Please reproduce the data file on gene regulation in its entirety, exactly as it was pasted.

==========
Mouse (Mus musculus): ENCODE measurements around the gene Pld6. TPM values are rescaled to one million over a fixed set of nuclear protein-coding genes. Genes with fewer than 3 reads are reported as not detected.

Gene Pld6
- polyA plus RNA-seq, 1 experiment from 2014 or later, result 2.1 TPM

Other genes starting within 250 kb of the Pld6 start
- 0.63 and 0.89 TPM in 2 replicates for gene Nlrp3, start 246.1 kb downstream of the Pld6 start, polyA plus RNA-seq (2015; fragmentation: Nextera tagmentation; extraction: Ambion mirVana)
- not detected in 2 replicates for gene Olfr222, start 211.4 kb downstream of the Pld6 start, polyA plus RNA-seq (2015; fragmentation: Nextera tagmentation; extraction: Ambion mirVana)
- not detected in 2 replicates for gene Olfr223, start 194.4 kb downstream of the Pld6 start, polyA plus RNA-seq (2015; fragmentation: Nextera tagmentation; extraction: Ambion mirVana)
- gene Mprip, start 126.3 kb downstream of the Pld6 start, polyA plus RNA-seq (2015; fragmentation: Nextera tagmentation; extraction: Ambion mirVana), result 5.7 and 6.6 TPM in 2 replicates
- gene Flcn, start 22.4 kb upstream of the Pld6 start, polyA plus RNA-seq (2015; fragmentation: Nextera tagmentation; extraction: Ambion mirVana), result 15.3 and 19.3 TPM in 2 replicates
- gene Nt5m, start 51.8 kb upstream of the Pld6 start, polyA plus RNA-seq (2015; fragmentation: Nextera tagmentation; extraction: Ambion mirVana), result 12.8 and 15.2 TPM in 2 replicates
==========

Mouse (Mus musculus): ENCODE measurements around the gene Pld6. TPM values are rescaled to one million over a fixed set of nuclear protein-coding genes. Genes with fewer than 3 reads are reported as not detected.

Gene Pld6
- polyA plus RNA-seq, 1 experiment from 2014 or later, result 2.1 TPM

Other genes starting within 250 kb of the Pld6 start
- 0.63 and 0.89 TPM in 2 replicates for gene Nlrp3, start 246.1 kb downstream of the Pld6 start, polyA plus RNA-seq (2015; fragmentation: Nextera tagmentation; extraction: Ambion mirVana)
- not detected in 2 replicates for gene Olfr222, start 211.4 kb downstream of the Pld6 start, polyA plus RNA-seq (2015; fragmentation: Nextera tagmentation; extraction: Ambion mirVana)
- not detected in 2 replicates for gene Olfr223, start 194.4 kb downstream of the Pld6 start, polyA plus RNA-seq (2015; fragmentation: Nextera tagmentation; extraction: Ambion mirVana)
- gene Mprip, start 126.3 kb downstream of the Pld6 start, polyA plus RNA-seq (2015; fragmentation: Nextera tagmentation; extraction: Ambion mirVana), result 5.7 and 6.6 TPM in 2 replicates
- gene Flcn, start 22.4 kb upstream of the Pld6 start, polyA plus RNA-seq (2015; fragmentation: Nextera tagmentation; extraction: Ambion mirVana), result 15.3 and 19.3 TPM in 2 replicates
- gene Nt5m, start 51.8 kb upstream of the Pld6 start, polyA plus RNA-seq (2015; fragmentation: Nextera tagmentation; extraction: Ambion mirVana), result 12.8 and 15.2 TPM in 2 replicates